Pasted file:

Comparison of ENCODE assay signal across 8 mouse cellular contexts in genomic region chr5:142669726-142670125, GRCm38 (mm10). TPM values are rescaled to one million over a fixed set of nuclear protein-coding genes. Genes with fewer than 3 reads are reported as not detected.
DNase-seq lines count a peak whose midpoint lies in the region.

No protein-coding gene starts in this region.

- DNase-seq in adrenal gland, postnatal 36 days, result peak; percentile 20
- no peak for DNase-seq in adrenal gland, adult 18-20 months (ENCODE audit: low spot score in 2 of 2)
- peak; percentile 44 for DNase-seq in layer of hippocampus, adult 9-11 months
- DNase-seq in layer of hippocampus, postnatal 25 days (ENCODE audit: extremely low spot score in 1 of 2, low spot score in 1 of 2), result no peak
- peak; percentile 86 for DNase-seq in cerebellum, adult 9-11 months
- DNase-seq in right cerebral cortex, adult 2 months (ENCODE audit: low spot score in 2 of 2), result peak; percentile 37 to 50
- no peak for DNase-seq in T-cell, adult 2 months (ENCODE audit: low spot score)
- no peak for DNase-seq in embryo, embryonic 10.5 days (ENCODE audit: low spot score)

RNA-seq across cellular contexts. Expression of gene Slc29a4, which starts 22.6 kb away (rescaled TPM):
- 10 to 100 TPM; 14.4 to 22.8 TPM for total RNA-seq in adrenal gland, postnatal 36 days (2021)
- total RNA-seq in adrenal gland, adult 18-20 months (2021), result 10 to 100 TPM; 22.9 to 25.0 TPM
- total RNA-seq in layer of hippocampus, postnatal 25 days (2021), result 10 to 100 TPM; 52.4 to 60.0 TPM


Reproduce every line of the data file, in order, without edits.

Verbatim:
Comparison of ENCODE assay signal across 8 mouse cellular contexts in genomic region chr5:142669726-142670125, GRCm38 (mm10). TPM values are rescaled to one million over a fixed set of nuclear protein-coding genes. Genes with fewer than 3 reads are reported as not detected.
DNase-seq lines count a peak whose midpoint lies in the region.

No protein-coding gene starts in this region.

- DNase-seq in adrenal gland, postnatal 36 days, result peak; percentile 20
- no peak for DNase-seq in adrenal gland, adult 18-20 months (ENCODE audit: low spot score in 2 of 2)
- peak; percentile 44 for DNase-seq in layer of hippocampus, adult 9-11 months
- DNase-seq in layer of hippocampus, postnatal 25 days (ENCODE audit: extremely low spot score in 1 of 2, low spot score in 1 of 2), result no peak
- peak; percentile 86 for DNase-seq in cerebellum, adult 9-11 months
- DNase-seq in right cerebral cortex, adult 2 months (ENCODE audit: low spot score in 2 of 2), result peak; percentile 37 to 50
- no peak for DNase-seq in T-cell, adult 2 months (ENCODE audit: low spot score)
- no peak for DNase-seq in embryo, embryonic 10.5 days (ENCODE audit: low spot score)

RNA-seq across cellular contexts. Expression of gene Slc29a4, which starts 22.6 kb away (rescaled TPM):
- 10 to 100 TPM; 14.4 to 22.8 TPM for total RNA-seq in adrenal gland, postnatal 36 days (2021)
- total RNA-seq in adrenal gland, adult 18-20 months (2021), result 10 to 100 TPM; 22.9 to 25.0 TPM
- total RNA-seq in layer of hippocampus, postnatal 25 days (2021), result 10 to 100 TPM; 52.4 to 60.0 TPM